Opinion
Education Funding Opinion

Who Are These Kids? Language Learners in California

By Charles Taylor Kerchner — August 25, 2014 3 min read
  • Save to favorites
  • Print

The English Language Learner lawsuit ruled upon August 12 by Los Angeles Superior Court Judge James Chalfant probably won’t grab the attention of Silicon Valley billionaires the way the Vergara suit has, but it’s still a big deal. English Learners make up a large and challenging share of California’s student body, and policies about language education have been controversial as long as California has been a state. Everybody gets involved: the courts, governors, voters on ballot initiatives, the legislature, you name it. A convergence of issues suggest that those politics are about to boil again.

Just last month, even before Chalfant’s ruling, State Sen. Ricardo Lara (D-Bell Gardens) introduced SB 1174, which would undo some of the provisions of Proposition 227, enacted by the state’s voters in 1998.

Prop 227, as it is called, outlawed non-English language instruction beyond a single year for most children in the state’s public schools. It passed easily in the June 1998 primary election with 61% of the vote, and many of the provisions of SB 1174 would have to be approved by a similar popular vote.

As always, arguments about language education combine personal stories, identity politics, and academic research. Lillian Mongeau at EdSource covers it well. She reports on Lara’s bill, as well as two research reports published last spring by Ilana Umansky and Sean Riordan from Stanford’s Center for Education Policy Analysis, which may give encouragement to Lara’s allies.

Because this is likely to be a prominent issue for some time, we’ve put together some background about these students.

What do You Need to Know About English Language Learners in California?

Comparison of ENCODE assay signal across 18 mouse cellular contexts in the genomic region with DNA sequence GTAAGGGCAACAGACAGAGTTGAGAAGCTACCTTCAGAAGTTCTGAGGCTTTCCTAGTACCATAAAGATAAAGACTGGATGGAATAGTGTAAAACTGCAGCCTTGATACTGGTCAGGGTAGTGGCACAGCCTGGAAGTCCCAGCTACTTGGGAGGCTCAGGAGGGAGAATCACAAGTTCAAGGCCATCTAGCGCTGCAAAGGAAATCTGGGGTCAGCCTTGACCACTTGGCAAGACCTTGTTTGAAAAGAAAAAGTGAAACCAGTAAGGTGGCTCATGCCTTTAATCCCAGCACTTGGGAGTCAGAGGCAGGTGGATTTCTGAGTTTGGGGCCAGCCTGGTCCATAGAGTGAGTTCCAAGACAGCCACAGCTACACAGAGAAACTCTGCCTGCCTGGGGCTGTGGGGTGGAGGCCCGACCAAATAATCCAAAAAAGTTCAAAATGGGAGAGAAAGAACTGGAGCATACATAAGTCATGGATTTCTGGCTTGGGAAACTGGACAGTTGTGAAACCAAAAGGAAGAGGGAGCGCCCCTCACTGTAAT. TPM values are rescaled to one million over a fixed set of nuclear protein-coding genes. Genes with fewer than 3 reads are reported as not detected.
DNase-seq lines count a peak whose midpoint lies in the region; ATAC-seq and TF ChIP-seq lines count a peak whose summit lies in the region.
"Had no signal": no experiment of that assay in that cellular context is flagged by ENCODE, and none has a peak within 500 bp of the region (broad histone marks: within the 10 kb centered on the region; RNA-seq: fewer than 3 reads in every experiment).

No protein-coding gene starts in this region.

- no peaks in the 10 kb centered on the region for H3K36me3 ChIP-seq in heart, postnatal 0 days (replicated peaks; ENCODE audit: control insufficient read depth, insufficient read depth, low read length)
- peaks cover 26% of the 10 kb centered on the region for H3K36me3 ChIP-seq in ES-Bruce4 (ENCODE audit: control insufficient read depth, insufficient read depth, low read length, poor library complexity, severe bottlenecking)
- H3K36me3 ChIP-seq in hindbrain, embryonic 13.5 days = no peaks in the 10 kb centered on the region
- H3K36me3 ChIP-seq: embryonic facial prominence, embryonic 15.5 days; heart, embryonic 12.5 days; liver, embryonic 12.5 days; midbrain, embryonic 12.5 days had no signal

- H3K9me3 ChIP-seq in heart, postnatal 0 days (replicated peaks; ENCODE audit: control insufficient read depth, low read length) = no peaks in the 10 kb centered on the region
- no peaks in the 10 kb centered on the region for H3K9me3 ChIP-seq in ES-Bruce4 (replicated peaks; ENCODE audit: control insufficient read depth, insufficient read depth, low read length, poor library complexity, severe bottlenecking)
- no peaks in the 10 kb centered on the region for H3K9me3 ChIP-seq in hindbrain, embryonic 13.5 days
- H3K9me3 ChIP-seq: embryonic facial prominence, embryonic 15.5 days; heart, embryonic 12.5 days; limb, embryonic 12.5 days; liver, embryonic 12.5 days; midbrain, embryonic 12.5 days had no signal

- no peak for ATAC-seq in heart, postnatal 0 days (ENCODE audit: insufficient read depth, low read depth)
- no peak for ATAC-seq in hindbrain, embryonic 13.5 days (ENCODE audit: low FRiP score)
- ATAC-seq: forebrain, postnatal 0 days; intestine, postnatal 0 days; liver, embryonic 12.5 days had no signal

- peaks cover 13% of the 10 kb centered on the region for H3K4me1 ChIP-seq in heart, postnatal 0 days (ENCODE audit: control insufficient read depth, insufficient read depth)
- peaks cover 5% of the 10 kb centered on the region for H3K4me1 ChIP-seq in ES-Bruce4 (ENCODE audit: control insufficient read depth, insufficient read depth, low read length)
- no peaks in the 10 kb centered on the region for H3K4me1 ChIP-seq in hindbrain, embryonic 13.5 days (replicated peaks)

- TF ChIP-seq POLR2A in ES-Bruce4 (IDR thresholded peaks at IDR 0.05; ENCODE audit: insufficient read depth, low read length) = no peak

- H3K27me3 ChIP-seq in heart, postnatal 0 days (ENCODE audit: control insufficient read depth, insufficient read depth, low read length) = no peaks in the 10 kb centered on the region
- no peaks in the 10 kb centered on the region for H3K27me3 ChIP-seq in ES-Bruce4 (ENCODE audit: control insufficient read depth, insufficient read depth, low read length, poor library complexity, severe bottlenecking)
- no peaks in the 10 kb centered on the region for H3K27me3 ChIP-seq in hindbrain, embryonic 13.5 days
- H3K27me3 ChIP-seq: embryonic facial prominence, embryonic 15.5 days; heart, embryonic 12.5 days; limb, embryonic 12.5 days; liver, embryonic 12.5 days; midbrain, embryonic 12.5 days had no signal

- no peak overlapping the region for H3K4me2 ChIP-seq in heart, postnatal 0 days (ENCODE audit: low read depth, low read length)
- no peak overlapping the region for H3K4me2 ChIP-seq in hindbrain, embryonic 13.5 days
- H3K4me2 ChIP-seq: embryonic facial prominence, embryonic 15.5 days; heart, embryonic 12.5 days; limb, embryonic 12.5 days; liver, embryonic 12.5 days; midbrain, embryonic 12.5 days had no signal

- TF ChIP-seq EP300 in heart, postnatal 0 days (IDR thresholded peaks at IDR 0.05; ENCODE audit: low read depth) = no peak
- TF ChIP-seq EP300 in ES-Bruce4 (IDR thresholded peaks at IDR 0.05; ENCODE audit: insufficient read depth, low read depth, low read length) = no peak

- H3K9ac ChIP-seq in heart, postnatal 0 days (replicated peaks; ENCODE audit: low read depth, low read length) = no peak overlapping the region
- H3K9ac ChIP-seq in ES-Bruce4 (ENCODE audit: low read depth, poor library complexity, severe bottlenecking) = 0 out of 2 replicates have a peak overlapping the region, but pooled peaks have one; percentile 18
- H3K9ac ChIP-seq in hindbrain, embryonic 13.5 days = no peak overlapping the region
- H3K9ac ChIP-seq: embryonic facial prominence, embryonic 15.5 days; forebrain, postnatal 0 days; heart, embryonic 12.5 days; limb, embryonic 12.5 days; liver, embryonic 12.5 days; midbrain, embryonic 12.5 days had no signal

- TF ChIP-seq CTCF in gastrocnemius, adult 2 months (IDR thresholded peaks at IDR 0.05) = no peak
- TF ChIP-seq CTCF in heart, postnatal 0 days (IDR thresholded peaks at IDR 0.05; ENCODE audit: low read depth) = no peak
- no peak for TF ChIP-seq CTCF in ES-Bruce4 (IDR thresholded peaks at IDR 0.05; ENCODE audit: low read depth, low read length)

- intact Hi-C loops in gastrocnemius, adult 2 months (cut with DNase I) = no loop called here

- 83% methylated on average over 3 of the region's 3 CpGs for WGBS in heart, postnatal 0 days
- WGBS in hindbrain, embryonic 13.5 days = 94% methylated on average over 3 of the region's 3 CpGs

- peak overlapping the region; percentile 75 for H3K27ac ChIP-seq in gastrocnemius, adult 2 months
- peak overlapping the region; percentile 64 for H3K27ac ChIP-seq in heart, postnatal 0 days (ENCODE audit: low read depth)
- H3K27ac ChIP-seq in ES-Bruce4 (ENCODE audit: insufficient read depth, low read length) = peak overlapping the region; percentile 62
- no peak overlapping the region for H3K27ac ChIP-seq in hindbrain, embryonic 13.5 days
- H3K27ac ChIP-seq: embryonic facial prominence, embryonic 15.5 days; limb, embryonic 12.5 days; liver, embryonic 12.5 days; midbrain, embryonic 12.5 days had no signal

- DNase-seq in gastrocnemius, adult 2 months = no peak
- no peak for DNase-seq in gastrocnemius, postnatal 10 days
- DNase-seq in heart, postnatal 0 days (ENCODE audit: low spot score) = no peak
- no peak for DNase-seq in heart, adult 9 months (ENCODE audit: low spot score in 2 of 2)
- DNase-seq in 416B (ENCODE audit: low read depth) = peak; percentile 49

1. We’re talking about a lot of kids. Laura Hill at the Public Policy Institute of California provided an excellent overview in September 2012. She reported that “nearly 25% of the students in California’s public schools are English Learners.” That’s now about 1.4-million kids, more than the student bodies of most states in the U.S.

California has more than one-third of all the ELs in the United States. The California Budget Project reports that more students are classified as English Learners in California than in the next four states (Texas, Florida, New York, and Illinois) combined.

Still, that’s a smaller population than just a few years ago. The California Department of Education reports that ELs peaked at almost 1.6-million a decade ago.

2. Most of these students were born in the United States, and thus enter the schools in Kindergarten. Hill doesn’t report California numbers, but nationally, more than 80% of ELs were born in the U.S.

3. Most of them speak Spanish at home. About 85% of the state’s EL’s speak Spanish at home. No other language stands out: with just over 2%, Vietnamese is the next largest of the 59 languages that comprise the rest.

4. Most of them are poor. The state’s poverty rate remains above 20%, but as Hill notes, poverty among ELs is more than 75%.

5. They are concentrated in the largest districts. Though ELs comprise a large share of enrollments in several rural districts in Imperial and Monterey Counties, for sheer numbers you have go to the urban counties in Southern California. Los Angeles Unified, the second largest school district in the country, had 170,000 in 2012-2013, and L.A. County has more than 335,000. Orange County had more than 123,000 and San Diego County more than 110,000.

6. Most of them transition to English. Earlier this year, PPIC researchers Laura Hill, Margaret Weston, and Joseph Hayes reported on “reclassification” policies and performance in districts around the state. They found that school districts vary widely in the ways that they certify whether an EL student has achieved English Fluency, and that more than 90 percent of responding districts report using more demanding criteria than are suggested by the State Board of Education. Nevertheless, the overwhelming majority of ELs does eventually meet those standards, and are reclassified as fluent in English.